History of Wills in other jurisdictions: France

France (as of 1911)

The law is mainly contained in ss. 967–1074 of the Code Napoleon. Wills in France may be of three kinds:

  1. holograph, which must be wholly written, dated and signed by the testator;
  2. made as a public instrument, i.e. received by two notaries before two witnesses or by one notary before four witnesses; this form of will must be dictated by the testator and written by the notary, must be read over to the testator in the presence of the witnesses and must be signed by testator and witnesses;
  3. mystic, which are signed by the testator, then closed and sealed and delivered by him to a notary before six witnesses; the notary then draws up an account of the proceedings on the instrument which is signed by the testator, notary and witnesses.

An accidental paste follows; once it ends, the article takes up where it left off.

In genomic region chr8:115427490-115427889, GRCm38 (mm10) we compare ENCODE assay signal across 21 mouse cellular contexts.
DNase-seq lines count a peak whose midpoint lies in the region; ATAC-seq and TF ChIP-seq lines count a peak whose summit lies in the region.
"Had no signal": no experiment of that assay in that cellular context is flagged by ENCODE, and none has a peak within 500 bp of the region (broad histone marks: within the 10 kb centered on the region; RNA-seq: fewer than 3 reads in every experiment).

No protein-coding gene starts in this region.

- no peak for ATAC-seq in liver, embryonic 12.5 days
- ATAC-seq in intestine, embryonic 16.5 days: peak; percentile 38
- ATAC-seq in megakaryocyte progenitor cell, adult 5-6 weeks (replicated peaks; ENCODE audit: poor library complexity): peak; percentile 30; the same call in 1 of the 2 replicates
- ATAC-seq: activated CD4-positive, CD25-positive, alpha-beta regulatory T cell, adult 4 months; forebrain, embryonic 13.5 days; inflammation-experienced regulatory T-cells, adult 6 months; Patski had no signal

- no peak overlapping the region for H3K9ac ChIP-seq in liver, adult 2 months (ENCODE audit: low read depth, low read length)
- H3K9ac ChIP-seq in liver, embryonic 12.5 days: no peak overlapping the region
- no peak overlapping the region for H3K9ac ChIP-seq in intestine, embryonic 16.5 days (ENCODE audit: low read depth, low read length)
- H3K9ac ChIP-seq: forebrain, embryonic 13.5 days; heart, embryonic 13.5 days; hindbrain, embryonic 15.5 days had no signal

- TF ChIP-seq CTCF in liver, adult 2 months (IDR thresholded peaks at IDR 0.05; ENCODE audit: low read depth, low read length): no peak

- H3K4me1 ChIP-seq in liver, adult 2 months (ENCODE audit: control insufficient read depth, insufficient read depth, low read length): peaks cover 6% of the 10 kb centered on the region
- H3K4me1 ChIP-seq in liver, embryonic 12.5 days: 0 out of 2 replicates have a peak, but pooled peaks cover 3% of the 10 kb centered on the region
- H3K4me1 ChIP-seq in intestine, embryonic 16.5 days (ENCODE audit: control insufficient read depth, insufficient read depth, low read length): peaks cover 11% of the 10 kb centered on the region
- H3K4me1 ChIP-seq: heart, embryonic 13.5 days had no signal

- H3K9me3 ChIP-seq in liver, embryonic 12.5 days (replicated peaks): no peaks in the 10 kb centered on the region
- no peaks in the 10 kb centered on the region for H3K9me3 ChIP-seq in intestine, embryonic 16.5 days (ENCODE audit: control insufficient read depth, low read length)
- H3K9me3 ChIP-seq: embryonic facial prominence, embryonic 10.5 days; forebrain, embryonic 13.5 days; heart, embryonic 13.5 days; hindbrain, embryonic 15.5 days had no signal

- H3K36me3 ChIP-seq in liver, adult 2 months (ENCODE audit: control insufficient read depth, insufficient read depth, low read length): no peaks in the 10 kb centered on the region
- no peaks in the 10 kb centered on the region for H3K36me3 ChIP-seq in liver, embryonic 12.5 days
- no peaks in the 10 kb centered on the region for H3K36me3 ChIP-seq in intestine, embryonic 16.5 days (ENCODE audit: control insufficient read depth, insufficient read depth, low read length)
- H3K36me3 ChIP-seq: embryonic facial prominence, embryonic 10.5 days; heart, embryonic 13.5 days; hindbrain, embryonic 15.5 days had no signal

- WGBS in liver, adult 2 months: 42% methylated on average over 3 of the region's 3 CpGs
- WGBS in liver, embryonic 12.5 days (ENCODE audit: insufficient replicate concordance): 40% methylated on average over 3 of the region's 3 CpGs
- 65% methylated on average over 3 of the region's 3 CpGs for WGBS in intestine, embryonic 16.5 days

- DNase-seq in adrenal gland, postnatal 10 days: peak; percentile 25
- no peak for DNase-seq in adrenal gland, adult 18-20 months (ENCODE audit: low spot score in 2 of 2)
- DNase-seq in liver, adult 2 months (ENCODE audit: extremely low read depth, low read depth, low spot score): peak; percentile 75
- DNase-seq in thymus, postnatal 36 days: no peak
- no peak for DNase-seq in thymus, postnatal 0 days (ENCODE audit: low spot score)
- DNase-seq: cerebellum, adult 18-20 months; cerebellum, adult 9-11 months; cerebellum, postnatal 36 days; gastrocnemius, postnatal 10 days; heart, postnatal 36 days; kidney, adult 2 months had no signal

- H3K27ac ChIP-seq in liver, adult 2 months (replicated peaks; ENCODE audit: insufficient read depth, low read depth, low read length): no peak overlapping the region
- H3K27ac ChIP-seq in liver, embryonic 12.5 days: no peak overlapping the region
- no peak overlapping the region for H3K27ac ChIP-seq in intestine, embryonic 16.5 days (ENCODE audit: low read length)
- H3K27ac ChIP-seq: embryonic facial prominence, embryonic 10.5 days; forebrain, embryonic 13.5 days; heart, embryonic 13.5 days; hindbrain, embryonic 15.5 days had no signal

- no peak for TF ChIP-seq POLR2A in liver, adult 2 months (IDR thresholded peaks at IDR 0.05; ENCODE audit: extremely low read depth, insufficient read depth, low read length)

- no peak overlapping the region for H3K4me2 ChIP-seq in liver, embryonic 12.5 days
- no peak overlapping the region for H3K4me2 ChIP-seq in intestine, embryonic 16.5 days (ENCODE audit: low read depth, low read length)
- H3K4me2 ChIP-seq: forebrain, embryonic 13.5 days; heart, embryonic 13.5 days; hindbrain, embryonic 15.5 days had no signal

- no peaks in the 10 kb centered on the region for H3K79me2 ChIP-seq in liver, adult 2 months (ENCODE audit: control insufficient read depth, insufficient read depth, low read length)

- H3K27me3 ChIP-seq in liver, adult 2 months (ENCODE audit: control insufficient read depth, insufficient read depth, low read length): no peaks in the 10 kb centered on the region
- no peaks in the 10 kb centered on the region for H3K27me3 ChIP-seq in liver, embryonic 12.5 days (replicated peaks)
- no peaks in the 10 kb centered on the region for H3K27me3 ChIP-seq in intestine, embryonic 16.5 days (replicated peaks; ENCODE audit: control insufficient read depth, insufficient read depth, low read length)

Legatees and their blood relations to the fourth degree may not be witnesses. Nuncupative wills are not recognized. Soldiers’ and sailors’ wills are subject to special rules as in most other countries. Full liberty of disposition only exists where the testator has no ascendants or descendants, in other cases his quantile disponible is subject to reserve; if the testator has one child he may only dispose of half his estate, if two only one-third, if three or more only one-fourth; if he has no descendants but ascendants in both lines he may dispose of half, if ascendants in one line only he may dispose of three-fourths. The full age of testamentary capacity is twenty-one years, but minors over the age of sixteen may dispose by will of half of the estate of which they could dispose had they been of full age. There is no restriction against married women making wills. A contract to dispose of the succession is invalid, s. 791.

 

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